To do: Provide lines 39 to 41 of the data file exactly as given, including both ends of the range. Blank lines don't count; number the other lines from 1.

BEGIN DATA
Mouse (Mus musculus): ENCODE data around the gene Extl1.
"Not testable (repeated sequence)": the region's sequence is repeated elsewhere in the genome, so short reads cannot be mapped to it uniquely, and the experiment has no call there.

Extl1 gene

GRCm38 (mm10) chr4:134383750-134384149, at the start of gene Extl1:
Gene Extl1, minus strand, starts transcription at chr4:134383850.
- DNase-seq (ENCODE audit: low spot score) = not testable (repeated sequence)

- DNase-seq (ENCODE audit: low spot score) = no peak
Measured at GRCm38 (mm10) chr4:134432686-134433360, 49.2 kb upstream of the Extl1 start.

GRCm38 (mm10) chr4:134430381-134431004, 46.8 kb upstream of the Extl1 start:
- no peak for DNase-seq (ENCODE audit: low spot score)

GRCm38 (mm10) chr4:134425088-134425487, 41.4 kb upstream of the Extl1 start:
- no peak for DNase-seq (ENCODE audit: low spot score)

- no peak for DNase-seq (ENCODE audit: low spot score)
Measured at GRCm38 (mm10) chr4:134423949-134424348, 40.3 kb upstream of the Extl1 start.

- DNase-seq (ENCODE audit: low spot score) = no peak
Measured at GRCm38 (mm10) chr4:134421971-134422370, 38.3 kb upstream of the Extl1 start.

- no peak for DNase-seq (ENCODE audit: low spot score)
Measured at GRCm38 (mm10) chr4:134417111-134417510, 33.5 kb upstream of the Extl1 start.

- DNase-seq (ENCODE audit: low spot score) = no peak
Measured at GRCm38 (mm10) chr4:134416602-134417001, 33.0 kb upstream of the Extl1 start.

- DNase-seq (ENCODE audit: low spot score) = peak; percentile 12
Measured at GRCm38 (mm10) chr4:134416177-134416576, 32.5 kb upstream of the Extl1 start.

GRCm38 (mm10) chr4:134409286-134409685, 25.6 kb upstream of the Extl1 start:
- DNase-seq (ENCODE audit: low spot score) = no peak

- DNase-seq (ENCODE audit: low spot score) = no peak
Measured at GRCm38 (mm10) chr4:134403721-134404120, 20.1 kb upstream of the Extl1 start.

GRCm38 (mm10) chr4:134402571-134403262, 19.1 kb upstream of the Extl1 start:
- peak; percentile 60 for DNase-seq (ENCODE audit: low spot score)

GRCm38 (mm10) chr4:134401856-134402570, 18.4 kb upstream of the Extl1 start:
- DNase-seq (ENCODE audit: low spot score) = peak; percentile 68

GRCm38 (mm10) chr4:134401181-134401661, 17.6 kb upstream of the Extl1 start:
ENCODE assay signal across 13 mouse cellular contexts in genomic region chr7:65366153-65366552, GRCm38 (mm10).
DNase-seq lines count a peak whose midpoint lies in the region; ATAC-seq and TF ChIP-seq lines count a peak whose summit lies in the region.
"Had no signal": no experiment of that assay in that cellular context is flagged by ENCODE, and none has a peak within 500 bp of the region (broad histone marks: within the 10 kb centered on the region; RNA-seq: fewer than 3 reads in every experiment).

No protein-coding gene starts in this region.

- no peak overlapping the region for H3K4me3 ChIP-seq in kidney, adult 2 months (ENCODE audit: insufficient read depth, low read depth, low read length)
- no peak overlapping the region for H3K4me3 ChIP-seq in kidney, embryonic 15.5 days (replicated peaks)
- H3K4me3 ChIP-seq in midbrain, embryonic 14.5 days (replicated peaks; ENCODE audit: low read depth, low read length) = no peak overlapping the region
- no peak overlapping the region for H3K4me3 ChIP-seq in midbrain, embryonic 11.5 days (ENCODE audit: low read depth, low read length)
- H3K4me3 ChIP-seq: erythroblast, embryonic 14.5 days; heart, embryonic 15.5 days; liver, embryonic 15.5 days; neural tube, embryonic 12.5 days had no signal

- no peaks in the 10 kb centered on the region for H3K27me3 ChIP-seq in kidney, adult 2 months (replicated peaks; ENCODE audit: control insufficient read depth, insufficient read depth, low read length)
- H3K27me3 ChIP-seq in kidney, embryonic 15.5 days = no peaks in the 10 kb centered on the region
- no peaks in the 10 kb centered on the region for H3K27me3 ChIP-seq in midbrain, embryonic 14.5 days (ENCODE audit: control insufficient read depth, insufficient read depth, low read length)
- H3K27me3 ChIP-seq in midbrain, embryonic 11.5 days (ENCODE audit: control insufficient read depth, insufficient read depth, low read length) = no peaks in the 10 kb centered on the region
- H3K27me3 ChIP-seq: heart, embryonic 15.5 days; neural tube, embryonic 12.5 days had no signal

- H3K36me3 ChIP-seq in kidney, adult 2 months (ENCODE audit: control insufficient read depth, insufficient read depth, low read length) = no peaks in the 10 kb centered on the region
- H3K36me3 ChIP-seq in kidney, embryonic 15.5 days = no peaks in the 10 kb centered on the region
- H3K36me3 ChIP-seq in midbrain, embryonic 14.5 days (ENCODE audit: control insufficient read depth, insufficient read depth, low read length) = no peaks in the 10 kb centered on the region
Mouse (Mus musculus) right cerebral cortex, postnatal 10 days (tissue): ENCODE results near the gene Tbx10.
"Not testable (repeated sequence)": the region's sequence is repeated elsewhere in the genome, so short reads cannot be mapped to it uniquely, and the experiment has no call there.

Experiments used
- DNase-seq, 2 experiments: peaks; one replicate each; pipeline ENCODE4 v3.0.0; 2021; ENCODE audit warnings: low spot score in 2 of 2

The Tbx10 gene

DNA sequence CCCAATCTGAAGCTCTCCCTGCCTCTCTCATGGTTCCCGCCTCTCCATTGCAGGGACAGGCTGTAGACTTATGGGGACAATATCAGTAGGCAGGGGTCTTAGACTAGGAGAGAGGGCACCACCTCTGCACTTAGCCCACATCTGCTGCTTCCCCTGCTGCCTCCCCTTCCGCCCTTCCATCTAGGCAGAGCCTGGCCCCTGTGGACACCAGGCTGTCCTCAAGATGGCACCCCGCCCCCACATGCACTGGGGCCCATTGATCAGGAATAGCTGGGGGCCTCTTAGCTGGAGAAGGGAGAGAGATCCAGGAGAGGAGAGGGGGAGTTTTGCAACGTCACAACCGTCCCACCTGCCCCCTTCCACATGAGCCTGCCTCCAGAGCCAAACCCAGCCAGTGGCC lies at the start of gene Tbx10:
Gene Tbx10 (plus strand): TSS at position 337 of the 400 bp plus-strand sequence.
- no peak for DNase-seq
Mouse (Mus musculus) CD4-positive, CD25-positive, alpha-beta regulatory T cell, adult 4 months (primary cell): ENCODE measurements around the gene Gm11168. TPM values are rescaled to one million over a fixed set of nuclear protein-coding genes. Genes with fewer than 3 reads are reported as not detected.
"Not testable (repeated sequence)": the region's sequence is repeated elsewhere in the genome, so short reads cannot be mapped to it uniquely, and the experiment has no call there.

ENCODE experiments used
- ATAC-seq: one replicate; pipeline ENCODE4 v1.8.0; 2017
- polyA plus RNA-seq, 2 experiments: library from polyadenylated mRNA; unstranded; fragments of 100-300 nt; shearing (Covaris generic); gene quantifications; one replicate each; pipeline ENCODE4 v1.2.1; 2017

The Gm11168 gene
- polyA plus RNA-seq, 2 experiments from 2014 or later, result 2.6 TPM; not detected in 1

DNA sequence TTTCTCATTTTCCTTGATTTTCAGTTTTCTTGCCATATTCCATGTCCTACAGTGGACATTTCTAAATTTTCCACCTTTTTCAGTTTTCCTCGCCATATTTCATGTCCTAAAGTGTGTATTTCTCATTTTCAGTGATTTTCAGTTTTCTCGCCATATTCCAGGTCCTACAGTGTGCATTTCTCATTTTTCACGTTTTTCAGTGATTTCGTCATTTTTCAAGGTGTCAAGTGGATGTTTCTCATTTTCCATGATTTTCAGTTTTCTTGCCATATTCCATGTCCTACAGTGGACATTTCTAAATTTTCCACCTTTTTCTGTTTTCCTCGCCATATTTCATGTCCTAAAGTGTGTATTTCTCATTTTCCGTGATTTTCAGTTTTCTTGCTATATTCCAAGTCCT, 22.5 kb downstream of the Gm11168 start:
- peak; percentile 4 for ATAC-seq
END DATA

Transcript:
- no peak overlapping the region for H3K4me3 ChIP-seq in midbrain, embryonic 11.5 days (ENCODE audit: low read depth, low read length)
- H3K4me3 ChIP-seq: erythroblast, embryonic 14.5 days; heart, embryonic 15.5 days; liver, embryonic 15.5 days; neural tube, embryonic 12.5 days had no signal

- no peaks in the 10 kb centered on the region for H3K27me3 ChIP-seq in kidney, adult 2 months (replicated peaks; ENCODE audit: control insufficient read depth, insufficient read depth, low read length)